Photographer Ole Joern (38) has been successfully running his agency RED STAR PHOTO in Denmark for the last 5 years. He learned his trade working for one of the country’s largest newspapers and was sent to Germany in 2006 to capture all the excitement of the world cup on camera.
In this interview he reveals some useful tips for hobby photographers who want to take shots of the sporting highlights at Euro 2012 in Poland and Ukraine and the Olympics in London.
As a rule professional sports photography is expensive – equipment often comes with a five-figure price tag, what simple tips can you give to budding photographers trying to catch athletes in action?
As a professional photographer I have the best equipment and the advantage of being directly on the edge of the field. I’m at eye-level with the action and see things from the same angle as the TV cameras. Every now and then at the world cup in 2006 I had the chance to take photos from the stands, this perspective, i.e. that of the spectator opened up new possibilities. Of course you need a decent telephoto lens (at least 300 mm, but preferably 500 or 800mm) to take close-ups of athletes. In my opinion though, the place that offers the best way of working graphically, is in the stands. That extra bit of distance gives you a better idea of how the players are organized, their formation on the field, like in hockey of soccer for example. The most important thing is to make the most of where you are: try focusing a little less on what’s happening on the field and more on spectators’ reactions. I would also strongly recommend taking photographs in RAW because it’s the best format to use in the editing process. The key skill in sport photography is being able to “read” the sport, and being ready to press that button as soon as something interesting happens.
Some sports events this summer will be taking place during the day and others will be floodlit. What should a photographer pay attention for at different times of day and what kind of differences are there between taking photos in a stadium and on a regular field?
I love floodlights! Floodlights remain superbly constant, whereas the natural light you get on a sunny day doesn’t, which means that there aren’t any hard shadows or backlighting in a floodlit stadium. Since the light remains constant it’s a good idea to set the white balance at the start of the game, then you can use it for the duration without having to play around with any settings. So you want to manually adjust the white balance, use a high ISO (especially for telephoto shots – to minimize shaking – or when you want to keep movement to a minimum) so anything that’s captured is “frozen” still. A higher ISO means a shorter exposure time, this can, however, affect the quality of photos, digital photos in particular (especially cameras with a small image sensor). This sometimes creates a degree of “digital pixel dust”, which makes the picture looks grainy, like an old photo – it doesn’t look very good. Essentially it’s up to the photographer to decide depending on the circumstances. Otherwise, long exposure times (1/15 seconds for example) and maybe a tripod, stable surface or good atmosphere can provide very different photos. Photographs capture emotions and feelings; hobby photographers don’t need to worry about taking photos that the editor will like.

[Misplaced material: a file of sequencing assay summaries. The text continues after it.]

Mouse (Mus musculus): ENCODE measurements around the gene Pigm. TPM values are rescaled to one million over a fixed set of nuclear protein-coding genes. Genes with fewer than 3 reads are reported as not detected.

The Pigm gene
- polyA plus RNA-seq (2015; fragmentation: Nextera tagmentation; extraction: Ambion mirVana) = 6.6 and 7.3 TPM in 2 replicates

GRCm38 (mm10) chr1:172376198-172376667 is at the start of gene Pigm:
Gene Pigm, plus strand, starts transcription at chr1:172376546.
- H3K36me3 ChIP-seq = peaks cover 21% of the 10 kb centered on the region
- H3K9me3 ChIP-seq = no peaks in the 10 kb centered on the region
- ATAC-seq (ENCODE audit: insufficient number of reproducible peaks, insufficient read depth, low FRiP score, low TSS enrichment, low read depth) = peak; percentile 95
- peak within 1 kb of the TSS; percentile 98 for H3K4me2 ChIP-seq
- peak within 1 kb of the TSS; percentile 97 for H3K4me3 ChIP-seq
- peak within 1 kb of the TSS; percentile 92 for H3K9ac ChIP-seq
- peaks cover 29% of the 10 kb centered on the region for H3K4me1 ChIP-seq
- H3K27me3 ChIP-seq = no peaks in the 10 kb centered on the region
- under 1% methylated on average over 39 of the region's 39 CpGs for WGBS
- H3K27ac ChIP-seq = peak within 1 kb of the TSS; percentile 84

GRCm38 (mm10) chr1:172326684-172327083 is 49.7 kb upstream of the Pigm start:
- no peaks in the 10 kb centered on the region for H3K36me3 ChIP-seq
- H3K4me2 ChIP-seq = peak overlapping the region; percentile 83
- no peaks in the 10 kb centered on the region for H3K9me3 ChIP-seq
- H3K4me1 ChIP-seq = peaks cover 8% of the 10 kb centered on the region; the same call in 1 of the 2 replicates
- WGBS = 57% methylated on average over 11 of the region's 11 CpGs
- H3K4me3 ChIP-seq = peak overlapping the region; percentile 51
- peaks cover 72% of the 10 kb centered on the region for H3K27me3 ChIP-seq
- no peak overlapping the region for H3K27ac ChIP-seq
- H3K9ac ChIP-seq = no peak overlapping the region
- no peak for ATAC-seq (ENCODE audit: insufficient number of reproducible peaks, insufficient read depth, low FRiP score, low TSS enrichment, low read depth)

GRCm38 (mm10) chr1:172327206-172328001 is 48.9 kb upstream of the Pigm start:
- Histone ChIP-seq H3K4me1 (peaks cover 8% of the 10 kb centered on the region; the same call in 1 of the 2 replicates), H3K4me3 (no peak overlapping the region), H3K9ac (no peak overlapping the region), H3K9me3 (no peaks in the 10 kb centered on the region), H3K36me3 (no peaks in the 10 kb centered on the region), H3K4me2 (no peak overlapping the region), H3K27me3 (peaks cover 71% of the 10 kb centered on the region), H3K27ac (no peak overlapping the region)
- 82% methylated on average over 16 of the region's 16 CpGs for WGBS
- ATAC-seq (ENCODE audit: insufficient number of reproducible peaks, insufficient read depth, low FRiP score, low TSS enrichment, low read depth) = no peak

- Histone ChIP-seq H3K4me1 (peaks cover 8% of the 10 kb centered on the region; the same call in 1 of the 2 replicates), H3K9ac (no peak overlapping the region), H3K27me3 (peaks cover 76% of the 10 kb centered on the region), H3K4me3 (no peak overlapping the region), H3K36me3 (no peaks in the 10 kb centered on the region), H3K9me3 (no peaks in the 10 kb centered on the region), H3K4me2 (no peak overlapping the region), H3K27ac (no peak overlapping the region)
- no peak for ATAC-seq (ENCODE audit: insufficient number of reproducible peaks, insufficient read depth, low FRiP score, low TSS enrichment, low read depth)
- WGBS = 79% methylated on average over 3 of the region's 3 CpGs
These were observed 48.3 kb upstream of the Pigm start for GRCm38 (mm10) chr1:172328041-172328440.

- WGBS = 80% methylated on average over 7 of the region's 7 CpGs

Sport is fast paced. What tips have you got for capturing quick movements on camera?
Of course nowadays when I take sports photos I use a telephoto lens, a short exposure time (1/800 or even faster) and multiple cameras (one with a 300 or 400 mm telephoto lens, one between 80 and 200 and one that is between 24 and 70 mm). Sports photography is about capturing moments the eye would miss. Anything makes it unclear what a photo’s focus is should be kept out, a really sharp background that removes the focus from the intended subject matter for example. That’s exactly what a telephoto lens can do. In sports, photographs should always focus on the key moment, it doesn’t matter if this is done in the post-production stage or at the time when the photo is taken. That said, sometimes the most interesting things happen off the field. Take photos of the spectators and their reactions. Try to capture the moments that newspapers miss, and look out in the next day’s media coverage for photos shot with telephotos lenses.
Have you got a favorite sports photo that you took – what is it about this photo that you like so much?
Oh – of course! But I like lots of photos taken by other photographers though too. During the world cup in 2006 I took loads of photos. When I saw them in the newspaper the next day it was almost like they were someone else’s. That’s why I decided to take more photos of the crowd rather than the players (an idea that my editor didn’t quite like as much as I did). But still today I find photos that capture the emotions and reactions of people in the crowd to be more representative of the sport than shots of frustrated players who skulk away from the field after a defeat.